Despite hosting a substantial early-1990s underground scene, Polish death metal never managed to break through on a wider scale. Beyond high-profile acts like Vader, Behemoth and Decapitated, most Polish acts continue to dwell in obscurity. However, the renewed interest in old school death metal have caused record labels to probe back catalogues in search of potential lost gems, or at least releases that can be marketed as such. One example of recent years is Thor, the 1994 debut full-length album by Polish death metal band Hazael.
The first thing that strikes the listener – well, after paying notice to the synthetic sounds of a relatively well-programmed drum machine – is that Hazael doesn’t sound like your average Polish death metal band. While their countrymen in Vader, Betrayer and Magnus were busy forging an intense, phrasal style of death metal distinctive to their native land, Hazael decided to ditch any pretensions of originality by studying the formative albums recently released in the Nordic countries. Consequently, Thor reads like a text-book of Scandinavian and Finnish death metal practices.
In all fairness, it’s a relatively faithful emulation of the Swedish and Finnish death metal styles.
The production values, thick guitar-tone, rhythmic patterns and riffing style of early Entombed and Dismember: check; Viking-themed lyrics a la Unleashed; check, Gorement’s slower sections complete with ringing power chords and elegiac lead guitar: check; thundering and doomy death metal with melodic underpinnings in the vein of early Amorphis and Sentenced: check. The list could go on and on, it’s all in there somewhere. Even Nicke Andersson’s arresting vocal contributions on Clandestine get their due, except here performed with a Polish accent.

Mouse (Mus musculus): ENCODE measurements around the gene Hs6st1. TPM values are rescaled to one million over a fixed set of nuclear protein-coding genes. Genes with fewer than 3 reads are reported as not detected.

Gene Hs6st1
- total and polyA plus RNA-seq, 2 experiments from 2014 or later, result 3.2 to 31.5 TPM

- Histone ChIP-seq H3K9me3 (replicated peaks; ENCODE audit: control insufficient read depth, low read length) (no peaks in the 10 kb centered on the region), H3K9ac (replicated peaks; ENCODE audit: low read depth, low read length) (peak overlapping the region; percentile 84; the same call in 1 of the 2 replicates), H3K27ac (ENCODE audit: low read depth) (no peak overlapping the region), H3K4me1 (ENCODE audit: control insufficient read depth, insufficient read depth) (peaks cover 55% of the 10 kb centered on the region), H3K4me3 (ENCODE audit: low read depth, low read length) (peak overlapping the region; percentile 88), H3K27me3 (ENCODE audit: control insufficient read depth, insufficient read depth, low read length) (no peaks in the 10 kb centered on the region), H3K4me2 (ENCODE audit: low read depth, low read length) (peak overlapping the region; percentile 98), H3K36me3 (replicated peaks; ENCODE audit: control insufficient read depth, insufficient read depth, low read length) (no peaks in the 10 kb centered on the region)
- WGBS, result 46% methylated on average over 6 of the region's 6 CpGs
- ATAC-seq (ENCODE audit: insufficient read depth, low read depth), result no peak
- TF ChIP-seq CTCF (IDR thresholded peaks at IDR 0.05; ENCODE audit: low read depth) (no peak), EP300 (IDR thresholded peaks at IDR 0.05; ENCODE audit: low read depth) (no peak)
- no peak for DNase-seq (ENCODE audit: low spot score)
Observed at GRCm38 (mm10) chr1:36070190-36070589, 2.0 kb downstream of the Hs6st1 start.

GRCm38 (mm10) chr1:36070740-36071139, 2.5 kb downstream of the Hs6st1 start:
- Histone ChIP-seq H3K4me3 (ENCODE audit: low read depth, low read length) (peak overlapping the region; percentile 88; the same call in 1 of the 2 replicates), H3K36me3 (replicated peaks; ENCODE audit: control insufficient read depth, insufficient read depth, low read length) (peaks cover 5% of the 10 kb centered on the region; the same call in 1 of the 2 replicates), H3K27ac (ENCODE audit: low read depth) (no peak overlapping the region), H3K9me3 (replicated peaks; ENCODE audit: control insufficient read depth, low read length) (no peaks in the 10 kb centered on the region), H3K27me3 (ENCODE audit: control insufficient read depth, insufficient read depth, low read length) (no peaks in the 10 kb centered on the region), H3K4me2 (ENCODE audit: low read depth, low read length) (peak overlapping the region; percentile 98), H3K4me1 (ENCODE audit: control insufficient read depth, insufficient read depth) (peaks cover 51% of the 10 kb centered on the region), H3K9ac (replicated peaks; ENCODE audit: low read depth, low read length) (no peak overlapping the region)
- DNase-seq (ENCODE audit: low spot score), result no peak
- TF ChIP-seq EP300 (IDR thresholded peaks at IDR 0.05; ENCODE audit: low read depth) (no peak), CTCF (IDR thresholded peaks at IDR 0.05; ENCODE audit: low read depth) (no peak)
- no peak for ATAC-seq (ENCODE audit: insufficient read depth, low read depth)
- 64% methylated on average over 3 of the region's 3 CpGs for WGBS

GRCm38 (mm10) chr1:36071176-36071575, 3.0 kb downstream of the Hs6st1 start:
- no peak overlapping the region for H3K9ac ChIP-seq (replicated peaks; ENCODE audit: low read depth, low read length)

For the nostalgics, this is quite a treat. But as we all know, nostalgia tends to distort our judgmental faculties. If experienced from a mental distance, as background music, Thor could be mistaken for a likeable or at least inoffensive offering. But start paying closer attention and the lackluster nature of this album begins to make its appearance. Compositionally, it’s not exactly random or template-bound like modern death metal. Each song feature at least one or two cool passages, but they never add up to something greater than the sum of individual parts. There’s no sense of terrifying majesty or epic grandeur. Songs doesn’t really express anything beyond sounding like a moderately able, but completely derivative take on the music of superior bands. Moreover, there’s an overall knucke-head bounciness to the music that makes it sound a bit stupid. This could have been corrected, but it wouldn’t have mattered much.
Judging by the seemingly infinite number of neglected death metal bands that remains unearthed by the collector’s guild, one would like to believe there’s still one or two quality albums left to be discovered. Thor – forgotten as it might be – is not one of them.